- Audio CD (7 Mar. 2011)
- Number of Discs: 1
- Label: City Slang
- ASIN: B004FJ63SA
- Other Editions: Audio CD | Vinyl | MP3 Download
- Average Customer Review: 5 customer reviews
- Amazon Bestsellers Rank: 117,335 in CDs & Vinyl (See Top 100 in CDs & Vinyl)
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Wye Oak are from Baltimore. This is worth mentioning upfront because the music of Jenn Wasner and Andy Stack couldn’t be more different from the B-More image given to us by repeat viewings of The Wire and the booty-quaking beats of the club-rap scene if it wore lederhosen and was entirely played on tubas. Wye Oak are not black, urban nor dirty south; they are white, thoughtful, restrained and immaculately studenty. They have, after previous albums If Children and The Knot, been described as indie-folk, but probably won’t be after this leap forward into poised alt-pop.
Civilian fits perfectly within a music scene currently charmed by the futurist blue-eyed soul of The xx, Anna Calvi and James Blake, not because Wye Oak sound remotely like any of those three, but because they all share a certain mood. A perennially night-time mood of quiet storm intensity, of florid emotions repressed into sensual whispers and twilight moans.
Singer/guitarist Wasner and multi-instrumentalist Stack choose to design this mood with drums, piano, organ and guitars in love with both The Cure’s Faith album and post-My Bloody Valentine shoegaze. The gorgeous drift of their sad melodies is lent something extra-special by the voice of Wasner, which sometimes sounds like Christine McVie mumbling at a bus stop, or both sisters from School of Seven Bells, or – fair enough – a diffident, slightly distracted and possibly post-coital folk singer. The three songs that begin Civilian – Two Small Deaths, The Altar and the heart-stopping Holy Holy – carve out a space concerned with love, death and God, and are so good that one expects the rest of the record to disappoint. Instead, Civilian keeps on immersing you in its shimmering loveliness, creating and sustaining a soundscape that moves between calm and anxiety with a natural grace that borders on the sublime.
The shoegaze revival that permeates so much current indie-pop is fascinating. Because it’s the first time that a specific sound has been revived and – originators MBV and Cocteau Twins aside – vastly improved upon. Civilian pushes Wye Oak to the head of the nu-shoegaze pack with a record as blissed out as it is maudlin, as rootsy and tough as it is fey and introspective. It will soundtrack many lonely nights in many halls of residence… and is sexy enough to soundtrack a few less lonely ones, too.
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I just fell in love with the tune, so I rushed to my computer to order their CD, hoping I would get a couple of other great songs. When I got the CD, I listened to it 3 times in a row. The last time that I did that, it was with "Seventeen Seconds" from the Cure, more than 30 years ago.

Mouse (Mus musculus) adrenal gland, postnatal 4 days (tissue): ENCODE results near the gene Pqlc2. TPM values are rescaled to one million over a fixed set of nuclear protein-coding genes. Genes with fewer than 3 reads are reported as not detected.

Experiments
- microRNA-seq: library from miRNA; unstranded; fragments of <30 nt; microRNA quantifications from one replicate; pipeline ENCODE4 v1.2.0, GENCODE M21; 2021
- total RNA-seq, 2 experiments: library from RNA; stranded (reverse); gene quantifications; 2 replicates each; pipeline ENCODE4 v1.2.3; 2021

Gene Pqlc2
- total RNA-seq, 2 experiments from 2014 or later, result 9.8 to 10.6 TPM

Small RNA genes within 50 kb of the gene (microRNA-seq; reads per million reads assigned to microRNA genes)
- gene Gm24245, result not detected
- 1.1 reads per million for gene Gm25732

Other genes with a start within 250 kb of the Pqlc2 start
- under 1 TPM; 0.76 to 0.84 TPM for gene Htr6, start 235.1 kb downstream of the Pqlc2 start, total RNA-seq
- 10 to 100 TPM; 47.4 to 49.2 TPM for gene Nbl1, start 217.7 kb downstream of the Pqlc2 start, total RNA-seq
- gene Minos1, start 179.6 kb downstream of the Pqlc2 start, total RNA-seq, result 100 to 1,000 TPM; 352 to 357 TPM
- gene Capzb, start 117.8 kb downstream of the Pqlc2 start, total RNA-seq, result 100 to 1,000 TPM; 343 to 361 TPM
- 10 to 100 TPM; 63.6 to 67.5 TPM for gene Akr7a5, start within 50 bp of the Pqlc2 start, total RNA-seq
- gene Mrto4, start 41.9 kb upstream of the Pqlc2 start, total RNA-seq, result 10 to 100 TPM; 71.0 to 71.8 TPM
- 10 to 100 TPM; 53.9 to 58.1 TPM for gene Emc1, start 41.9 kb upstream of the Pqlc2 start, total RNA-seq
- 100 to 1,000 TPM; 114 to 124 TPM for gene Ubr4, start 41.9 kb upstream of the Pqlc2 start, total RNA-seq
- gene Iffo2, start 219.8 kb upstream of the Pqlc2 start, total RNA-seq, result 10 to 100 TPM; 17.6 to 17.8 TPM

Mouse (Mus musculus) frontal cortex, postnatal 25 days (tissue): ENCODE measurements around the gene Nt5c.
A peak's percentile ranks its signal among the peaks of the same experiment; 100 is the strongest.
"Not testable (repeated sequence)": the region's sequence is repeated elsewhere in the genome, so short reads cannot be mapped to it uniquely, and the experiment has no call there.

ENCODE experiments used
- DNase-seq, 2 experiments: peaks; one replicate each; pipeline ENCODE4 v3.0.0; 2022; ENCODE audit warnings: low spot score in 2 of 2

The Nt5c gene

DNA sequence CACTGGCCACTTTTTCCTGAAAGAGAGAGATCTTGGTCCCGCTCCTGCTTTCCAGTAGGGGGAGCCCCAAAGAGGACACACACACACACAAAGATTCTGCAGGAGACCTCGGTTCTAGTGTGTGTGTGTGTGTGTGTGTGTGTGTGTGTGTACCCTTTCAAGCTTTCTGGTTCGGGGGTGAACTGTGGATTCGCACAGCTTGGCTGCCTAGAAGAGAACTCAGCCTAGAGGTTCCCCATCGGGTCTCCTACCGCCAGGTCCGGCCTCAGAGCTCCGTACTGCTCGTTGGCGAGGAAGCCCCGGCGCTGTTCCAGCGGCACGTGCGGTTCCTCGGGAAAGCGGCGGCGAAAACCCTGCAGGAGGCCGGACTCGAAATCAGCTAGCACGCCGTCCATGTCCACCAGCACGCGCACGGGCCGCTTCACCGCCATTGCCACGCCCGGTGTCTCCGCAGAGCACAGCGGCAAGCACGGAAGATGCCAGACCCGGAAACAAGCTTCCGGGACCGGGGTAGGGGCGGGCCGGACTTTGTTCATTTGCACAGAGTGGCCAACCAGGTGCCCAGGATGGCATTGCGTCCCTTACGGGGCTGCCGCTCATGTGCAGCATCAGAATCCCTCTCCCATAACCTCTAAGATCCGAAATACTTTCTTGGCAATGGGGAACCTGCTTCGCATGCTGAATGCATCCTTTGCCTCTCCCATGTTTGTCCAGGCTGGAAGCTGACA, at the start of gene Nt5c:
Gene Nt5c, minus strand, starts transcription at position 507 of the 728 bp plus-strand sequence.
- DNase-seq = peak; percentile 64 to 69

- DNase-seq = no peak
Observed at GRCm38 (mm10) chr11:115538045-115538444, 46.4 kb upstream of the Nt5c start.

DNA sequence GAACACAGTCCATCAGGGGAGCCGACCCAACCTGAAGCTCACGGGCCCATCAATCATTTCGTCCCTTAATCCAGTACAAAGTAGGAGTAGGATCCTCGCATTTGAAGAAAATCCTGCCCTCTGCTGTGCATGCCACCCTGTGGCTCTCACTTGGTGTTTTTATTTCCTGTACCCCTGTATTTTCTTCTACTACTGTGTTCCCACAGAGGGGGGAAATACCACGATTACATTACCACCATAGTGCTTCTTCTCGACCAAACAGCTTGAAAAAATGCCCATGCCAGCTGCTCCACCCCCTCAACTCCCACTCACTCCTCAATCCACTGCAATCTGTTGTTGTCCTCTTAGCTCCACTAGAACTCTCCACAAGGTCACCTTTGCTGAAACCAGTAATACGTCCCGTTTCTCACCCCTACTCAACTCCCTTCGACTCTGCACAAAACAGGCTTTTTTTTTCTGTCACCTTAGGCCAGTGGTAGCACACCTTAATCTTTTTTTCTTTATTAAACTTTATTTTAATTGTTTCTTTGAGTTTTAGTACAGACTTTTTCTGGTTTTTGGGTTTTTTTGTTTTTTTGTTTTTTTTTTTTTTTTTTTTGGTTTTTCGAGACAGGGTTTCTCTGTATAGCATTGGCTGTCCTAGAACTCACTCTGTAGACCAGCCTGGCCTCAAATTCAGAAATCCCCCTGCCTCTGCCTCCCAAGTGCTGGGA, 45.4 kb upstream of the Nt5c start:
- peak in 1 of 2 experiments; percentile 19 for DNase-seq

What surprises me is that I was never found of female singers, probably because I can't relate. But this girl from Baltimore, boy, she moves me, inside out.
Anyways, if you like that tune from Walking Dead, don't hesitate to get the whole album, "Civilian" is simply the best album I bought in a long time.
The good news is that the best is yet to come. Indeed "Holy Holy" is a squally pounding rock song and a splendid construction that shows that Wasner knows her Kim Deal inside out and is determined to do damage to her hearing. She softens things considerably for the genuinely lovely "Doubt" which shows the bands romantic side accompanied by a sole classical guitar and an aching lyric. You should also check out the "We are wealth" where there are some comparisons to be made to Beach House but with enough respectable distance on a song packed with shimmering guitar prettiness. Try is for size and try not to be impressed as it builds to an explosive conclusion. Finally lets conclude at the beginning with the brilliant haunting opener "Two small deaths" which starts with crowd noises and mutates in a Cocteau Twins hymn like extravaganza.
"Civilian" is then a real surprise package. It is Wye Oak's third release and on this evidence some immediate digging into their past will be required work. Wye Oak have produced in equal measures a brooding and taught album which nevertheless is full of deep layers and great songs. One to watch.
The album has a salubrious amount of darkness. Not in a sombre, grumpy way but more in an uplifting, resolute, inspiring mode. Rather than a rushed format the songs are cleverly crafted and the compositions have a delicate and thoroughly thought-out process that makes them affable and hypnotic. 'Holy Holy' is a hybrid of urgent guitar and Jenn Wasner's ethereal vocals really complement the heavy bass-drum beats.
The album's title track is the standout; the echo laden MBV influenced guitar, the pummelling drums and droning organ sound are simply irresistible together and the warts-and-all production puts it in the 'joy to listen to' category. 'Plains' is much more alt-country in its introduction, but the haunting piano and noise riddled guitar bring the house down during the song's finale and prevent it sinking in MOR territory.
They close with the stripped-bare 'Doubt', just Jenn and a guitar. It's rather haunting and brittle but the soaring yet sinister vocals cant dampen the spirit of artistic imagination in this beautiful album. If this becomes their epitaph, and let's hope its not for a long time, it will be a more than fervent send off for a truly great collection of tracks.
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